Shire of Denmark makes new cats law to tackle nuisance cats and encourage responsible pet ownership

Isabel VieiraAlbany Advertiser
The Shire of Denmark has introduced a new cats law.
Camera IconThe Shire of Denmark has introduced a new cats law. Credit: Supplied/RegionalHUB

The Shire of Denmark is cracking down on nuisance cats and encouraging responsible pet ownership after councillors voted to make a new local cats law.

The local law was supported unanimously at last week’s council meeting and an education campaign will now be launched to raise awareness and encourage responsible cat ownership.

The council put the draft cats local law out for public comment in June and received 45 submissions, most of which the shire said were in favour of the law.

The local cats law will now need to be approved by the State Government and gazetted.

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It aims to limit the number of cats per household to two cats under six months, outline the process of applying to keep more than the allowed number of cats and regulate nuisance cats.

Residents can apply to keep more than two cats at one premises, not including a cat management facility or veterinary clinic, which will require an application fee.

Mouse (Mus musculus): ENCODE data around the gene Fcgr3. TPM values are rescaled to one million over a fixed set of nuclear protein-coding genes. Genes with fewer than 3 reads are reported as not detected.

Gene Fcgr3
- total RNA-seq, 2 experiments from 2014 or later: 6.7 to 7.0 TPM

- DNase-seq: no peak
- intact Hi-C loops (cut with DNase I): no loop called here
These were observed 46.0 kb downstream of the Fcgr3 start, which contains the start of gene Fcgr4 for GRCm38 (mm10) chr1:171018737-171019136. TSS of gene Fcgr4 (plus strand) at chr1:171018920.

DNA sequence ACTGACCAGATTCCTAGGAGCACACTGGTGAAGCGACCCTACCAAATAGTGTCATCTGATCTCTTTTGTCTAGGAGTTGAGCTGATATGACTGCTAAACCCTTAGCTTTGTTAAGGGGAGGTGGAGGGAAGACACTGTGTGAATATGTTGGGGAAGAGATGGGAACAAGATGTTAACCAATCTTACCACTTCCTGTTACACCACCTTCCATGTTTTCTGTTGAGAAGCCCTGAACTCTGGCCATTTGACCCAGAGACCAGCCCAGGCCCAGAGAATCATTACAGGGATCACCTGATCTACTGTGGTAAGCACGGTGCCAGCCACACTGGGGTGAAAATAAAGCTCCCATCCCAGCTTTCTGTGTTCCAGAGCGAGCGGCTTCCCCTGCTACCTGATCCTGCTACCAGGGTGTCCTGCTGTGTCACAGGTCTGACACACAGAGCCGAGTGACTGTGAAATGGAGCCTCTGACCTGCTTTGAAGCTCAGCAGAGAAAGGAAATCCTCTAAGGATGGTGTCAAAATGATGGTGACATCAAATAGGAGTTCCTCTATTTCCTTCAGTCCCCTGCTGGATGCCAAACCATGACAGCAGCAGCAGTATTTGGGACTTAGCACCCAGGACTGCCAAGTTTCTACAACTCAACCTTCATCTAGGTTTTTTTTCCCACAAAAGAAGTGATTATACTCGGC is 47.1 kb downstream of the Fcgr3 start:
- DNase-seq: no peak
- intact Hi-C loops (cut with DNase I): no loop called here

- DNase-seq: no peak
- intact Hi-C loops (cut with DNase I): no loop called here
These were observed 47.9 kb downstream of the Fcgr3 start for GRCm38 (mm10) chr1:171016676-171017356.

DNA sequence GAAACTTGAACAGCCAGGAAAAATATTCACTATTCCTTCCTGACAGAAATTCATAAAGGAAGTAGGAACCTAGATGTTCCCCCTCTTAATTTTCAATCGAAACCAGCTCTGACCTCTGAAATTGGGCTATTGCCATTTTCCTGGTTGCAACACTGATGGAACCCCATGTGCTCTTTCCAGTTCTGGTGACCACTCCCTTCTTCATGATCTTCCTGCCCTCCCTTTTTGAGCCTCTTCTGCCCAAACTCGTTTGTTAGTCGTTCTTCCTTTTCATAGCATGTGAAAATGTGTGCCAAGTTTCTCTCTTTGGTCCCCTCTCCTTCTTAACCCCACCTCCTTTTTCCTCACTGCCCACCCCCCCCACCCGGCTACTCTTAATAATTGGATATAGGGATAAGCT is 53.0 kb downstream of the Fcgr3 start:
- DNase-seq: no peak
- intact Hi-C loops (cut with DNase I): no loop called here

Owners can be fined for keeping more than two cats without council approval.

When determining an application for more cats, the shire will consider the physical suitability of the premises, the environmental sensitivity and the suitability of an enclosure in which cats will be kept.

The likelihood of the cat “causing a nuisance, inconvenience or annoyance to an occupier of adjoining land” and the likely effect on the amenity of the surrounding area will also be considered.

“It’s giving the shire the ability to deal with cats that are a nuisance or where owners aren’t being responsible with their cat ownership,” shire chief executive David Schober said after the meeting.

“Part of the process is to engage in a community campaign to get as many cats registered as possible and then to talk to owners about responsible cat ownership.

“If people aren’t being responsible, then the local government has the ability to be able to manage that now with the introduction of the local law.

“But most owners are responsible, so it’s just about education and getting them registered.”

There are 183 registered cats in the Shire of Denmark.

Ms Schober said the shire would hold a wide-scale education campaign about the new cats law and responsible pet ownership.

“We will commence the campaign in the next month and the first exchange will be meeting stakeholders, which will include local vets and welfare groups, and then we will be going to the broader community,” he said.

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